Long before the Ethicist Blog and the Ethics of Research and Publishing Video Series, the Academy’s voice of ethics was embodied in John E. Fleming, Professor Emeritus at University of Southern California. John was a long-time member of the AOM Ethics Committee and a regular contributor to the Academy of Management Newsletter. John contributed articles about ethics that translated ethics experiences in academe to include vignettes on research, professional life and teaching, much like the topical areas found on the Ethicist Blog. He recognized that being able to articulate our core shared professional values further builds our ethical culture. Sadly, John Fleming passed away on February 2, 2014 and while he leaves behind his loving family and many colleagues and friends, his words and contributions about ethics will remain in the Academy’s memory. You can read John’s full obituary in the March 2014 edition of AcadeMY News.
In honor of John Fleming’s memory, we’d like to share one of his later contributions to the Ethics Column.
By John E. Fleming, Emeritus Professor, University of Southern California; Member of the AOM Ethics Committee (Originally published October 2006 AOM Newsletter)
This column deals with the Introduction, the Preamble, and both the General and Professional Principles in the first part of the Academy’s revised Code of Ethics. I suspect that you are finding in your reading of the Code that it is a very complete professional document that requires diligent study and thoughtful application. But there are also a number of important surprises along the way.
The most interesting thing that I have found in my study of this first part of the code is the emphasis that it places on the need for the very highest levels of professional ethics. If we think of ethics as dealing with relationships between people, the Code requires that such relationships exist at the highest ethical level. On the first page of the Code in the Introduction this is stated very clearly: “The Preamble, General Principles, and Professional Principles set forth aspirational goals to guide AOM members toward the highest ideals of research, teaching practice, and service.”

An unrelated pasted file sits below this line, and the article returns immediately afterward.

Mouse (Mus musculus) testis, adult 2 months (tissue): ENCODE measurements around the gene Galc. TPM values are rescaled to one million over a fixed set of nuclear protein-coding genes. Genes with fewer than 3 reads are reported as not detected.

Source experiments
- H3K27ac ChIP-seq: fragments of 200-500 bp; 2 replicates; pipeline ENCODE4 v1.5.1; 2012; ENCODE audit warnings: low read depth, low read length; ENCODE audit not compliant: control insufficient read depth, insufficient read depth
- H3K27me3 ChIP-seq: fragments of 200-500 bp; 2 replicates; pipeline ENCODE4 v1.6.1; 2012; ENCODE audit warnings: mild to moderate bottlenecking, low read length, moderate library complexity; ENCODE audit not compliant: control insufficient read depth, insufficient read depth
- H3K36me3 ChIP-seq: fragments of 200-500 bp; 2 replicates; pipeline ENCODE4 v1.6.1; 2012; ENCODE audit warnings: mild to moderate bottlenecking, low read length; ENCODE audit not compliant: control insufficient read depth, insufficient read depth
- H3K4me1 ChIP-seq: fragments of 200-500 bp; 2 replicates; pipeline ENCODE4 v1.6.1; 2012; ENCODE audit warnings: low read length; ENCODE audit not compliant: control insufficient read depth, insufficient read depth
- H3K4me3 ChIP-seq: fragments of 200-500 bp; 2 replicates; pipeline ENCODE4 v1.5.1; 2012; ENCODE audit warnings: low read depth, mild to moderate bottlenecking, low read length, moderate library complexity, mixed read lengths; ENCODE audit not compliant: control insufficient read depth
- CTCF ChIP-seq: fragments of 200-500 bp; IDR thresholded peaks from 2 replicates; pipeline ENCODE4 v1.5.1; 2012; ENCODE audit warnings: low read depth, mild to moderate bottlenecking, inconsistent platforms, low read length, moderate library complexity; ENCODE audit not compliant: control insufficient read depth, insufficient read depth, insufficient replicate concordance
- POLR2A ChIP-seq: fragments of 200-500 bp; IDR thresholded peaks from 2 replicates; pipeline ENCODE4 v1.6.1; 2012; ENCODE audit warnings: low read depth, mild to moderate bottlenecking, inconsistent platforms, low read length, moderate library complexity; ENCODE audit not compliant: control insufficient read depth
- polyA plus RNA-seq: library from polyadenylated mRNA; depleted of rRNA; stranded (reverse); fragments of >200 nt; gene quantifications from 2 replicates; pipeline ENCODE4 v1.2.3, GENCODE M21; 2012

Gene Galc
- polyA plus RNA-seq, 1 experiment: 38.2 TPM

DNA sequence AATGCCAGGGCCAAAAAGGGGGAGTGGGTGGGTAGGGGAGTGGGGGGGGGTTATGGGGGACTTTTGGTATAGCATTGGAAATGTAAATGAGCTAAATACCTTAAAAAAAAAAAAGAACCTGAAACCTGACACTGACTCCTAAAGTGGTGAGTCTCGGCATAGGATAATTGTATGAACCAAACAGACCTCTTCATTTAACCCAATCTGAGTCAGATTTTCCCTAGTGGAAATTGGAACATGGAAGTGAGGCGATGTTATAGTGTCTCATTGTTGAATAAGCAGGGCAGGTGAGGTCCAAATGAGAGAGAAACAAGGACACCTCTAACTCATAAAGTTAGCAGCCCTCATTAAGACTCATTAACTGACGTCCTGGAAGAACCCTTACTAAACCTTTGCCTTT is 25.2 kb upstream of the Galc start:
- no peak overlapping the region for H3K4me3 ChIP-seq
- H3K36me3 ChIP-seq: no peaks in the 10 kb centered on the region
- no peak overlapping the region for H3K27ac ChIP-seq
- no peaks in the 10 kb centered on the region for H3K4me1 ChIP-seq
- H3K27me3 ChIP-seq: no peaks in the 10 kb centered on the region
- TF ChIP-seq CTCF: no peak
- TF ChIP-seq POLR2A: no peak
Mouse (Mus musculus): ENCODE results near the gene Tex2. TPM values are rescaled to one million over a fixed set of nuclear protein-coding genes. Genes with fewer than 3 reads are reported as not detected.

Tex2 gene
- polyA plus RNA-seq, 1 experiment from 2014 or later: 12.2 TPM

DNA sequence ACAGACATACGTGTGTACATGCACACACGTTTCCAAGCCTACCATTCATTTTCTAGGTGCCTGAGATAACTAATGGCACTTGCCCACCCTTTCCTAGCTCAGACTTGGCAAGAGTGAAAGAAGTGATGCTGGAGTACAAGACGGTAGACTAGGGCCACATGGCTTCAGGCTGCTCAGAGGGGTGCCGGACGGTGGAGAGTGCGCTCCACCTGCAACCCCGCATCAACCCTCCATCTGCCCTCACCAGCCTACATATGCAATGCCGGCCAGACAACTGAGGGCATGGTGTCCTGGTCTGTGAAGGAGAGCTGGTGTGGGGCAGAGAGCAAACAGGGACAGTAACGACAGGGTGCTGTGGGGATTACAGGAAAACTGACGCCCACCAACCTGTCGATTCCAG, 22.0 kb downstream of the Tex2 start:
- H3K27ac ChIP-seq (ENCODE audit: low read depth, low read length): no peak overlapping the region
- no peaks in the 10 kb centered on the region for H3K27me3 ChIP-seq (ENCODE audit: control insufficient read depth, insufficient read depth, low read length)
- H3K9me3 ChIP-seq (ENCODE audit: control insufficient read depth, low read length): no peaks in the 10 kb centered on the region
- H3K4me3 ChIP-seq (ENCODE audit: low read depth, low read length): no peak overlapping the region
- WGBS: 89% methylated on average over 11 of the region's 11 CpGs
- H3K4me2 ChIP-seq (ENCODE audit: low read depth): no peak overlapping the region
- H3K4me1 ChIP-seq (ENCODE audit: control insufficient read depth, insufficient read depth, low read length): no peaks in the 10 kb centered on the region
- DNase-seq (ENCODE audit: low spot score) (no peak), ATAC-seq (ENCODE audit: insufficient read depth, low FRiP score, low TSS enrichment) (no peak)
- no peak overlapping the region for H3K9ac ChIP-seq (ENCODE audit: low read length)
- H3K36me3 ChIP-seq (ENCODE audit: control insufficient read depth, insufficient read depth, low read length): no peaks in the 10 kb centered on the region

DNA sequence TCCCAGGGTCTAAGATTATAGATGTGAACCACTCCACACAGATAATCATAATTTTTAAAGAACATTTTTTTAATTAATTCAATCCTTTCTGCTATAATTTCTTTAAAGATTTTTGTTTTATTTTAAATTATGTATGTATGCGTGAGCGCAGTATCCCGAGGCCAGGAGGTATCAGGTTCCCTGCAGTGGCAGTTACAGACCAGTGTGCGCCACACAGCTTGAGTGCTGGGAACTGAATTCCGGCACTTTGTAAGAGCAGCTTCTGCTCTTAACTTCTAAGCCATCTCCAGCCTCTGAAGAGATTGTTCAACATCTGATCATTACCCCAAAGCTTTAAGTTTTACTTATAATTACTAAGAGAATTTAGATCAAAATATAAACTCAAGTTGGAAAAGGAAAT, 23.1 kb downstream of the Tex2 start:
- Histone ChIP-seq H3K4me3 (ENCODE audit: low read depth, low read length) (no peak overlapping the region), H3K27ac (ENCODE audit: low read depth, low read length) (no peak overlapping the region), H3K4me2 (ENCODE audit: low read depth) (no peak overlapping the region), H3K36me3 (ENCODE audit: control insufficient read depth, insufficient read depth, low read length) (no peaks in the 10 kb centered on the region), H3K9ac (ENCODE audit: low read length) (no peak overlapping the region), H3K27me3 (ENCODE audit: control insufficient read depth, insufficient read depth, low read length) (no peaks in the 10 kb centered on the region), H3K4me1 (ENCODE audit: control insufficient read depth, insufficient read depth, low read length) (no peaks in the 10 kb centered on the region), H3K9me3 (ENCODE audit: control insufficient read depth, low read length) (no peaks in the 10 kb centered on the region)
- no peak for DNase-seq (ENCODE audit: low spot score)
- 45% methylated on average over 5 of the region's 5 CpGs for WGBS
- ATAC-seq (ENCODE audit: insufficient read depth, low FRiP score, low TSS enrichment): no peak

At the beginning of the Preamble a wonderful statement appears concerning our societal responsibility: “The Academy of Management is devoted to increasing scientific and professional knowledge of management practices. It promotes the use of such knowledge to improve the work lives of individuals, the efficiency and effectiveness of organizations, and the well-being of society as a whole.” That sounds to me like a challenge to favorably impact the world around us. Then, at the conclusion of this section, the responsibility of individual members, you and me, is brought home to each of us: “AOM members realize that to maintain ethical standards they must make a personal, lifelong commitment to behaving ethically themselves.”
In the next section of General Principles, the three important ethical values of Responsibility, Integrity and Respect are highlighted. In the area of Responsibility the AOM members are challenged to “establish relationships of trust with those with whom they work.” Under the topic of Integrity members are reminded “to promote accuracy, honesty and truthfulness.” Specifically, members “do not steal, cheat, or engage in fraud, subterfuge, or intentional misrepresentation of fact.” Finally, with the topic of Respect the member is challenged “to respect the dignity and worth of all people and the rights of individuals to privacy, confidentiality, and self-determination.” This is a major commitment that we are challenged to accept.
The section of the code on Professional Principles outlines the challenges in the critical ethical responsibilities that AOM members have in relation to others. With students there is the need for “respect, fairness, and caring.” In the advancement of managerial knowledge the requirement is a need for “prudence in the research design, human subject use, and confidentiality and reporting of results.” How often do you think and act with “prudence” in your research? Also, the member is challenged to support the Academy of Management through “service to the AOM and its institutions, and to recognition of the dignity and personal worth of colleagues.” Ethical principles in the relationships of members to managers and in the practice of management are important and challenging. “It is essential that members who consult be guided by the ideals of competence, integrity, and objectivity.” And finally, in these introductory sections of the Code we find the greatest ethical challenge of all: to have “a Worldview. Academy members have a duty to consider their responsibilities to the world community.”
Note: All quotations are from the revised Academy of Management Code of Ethics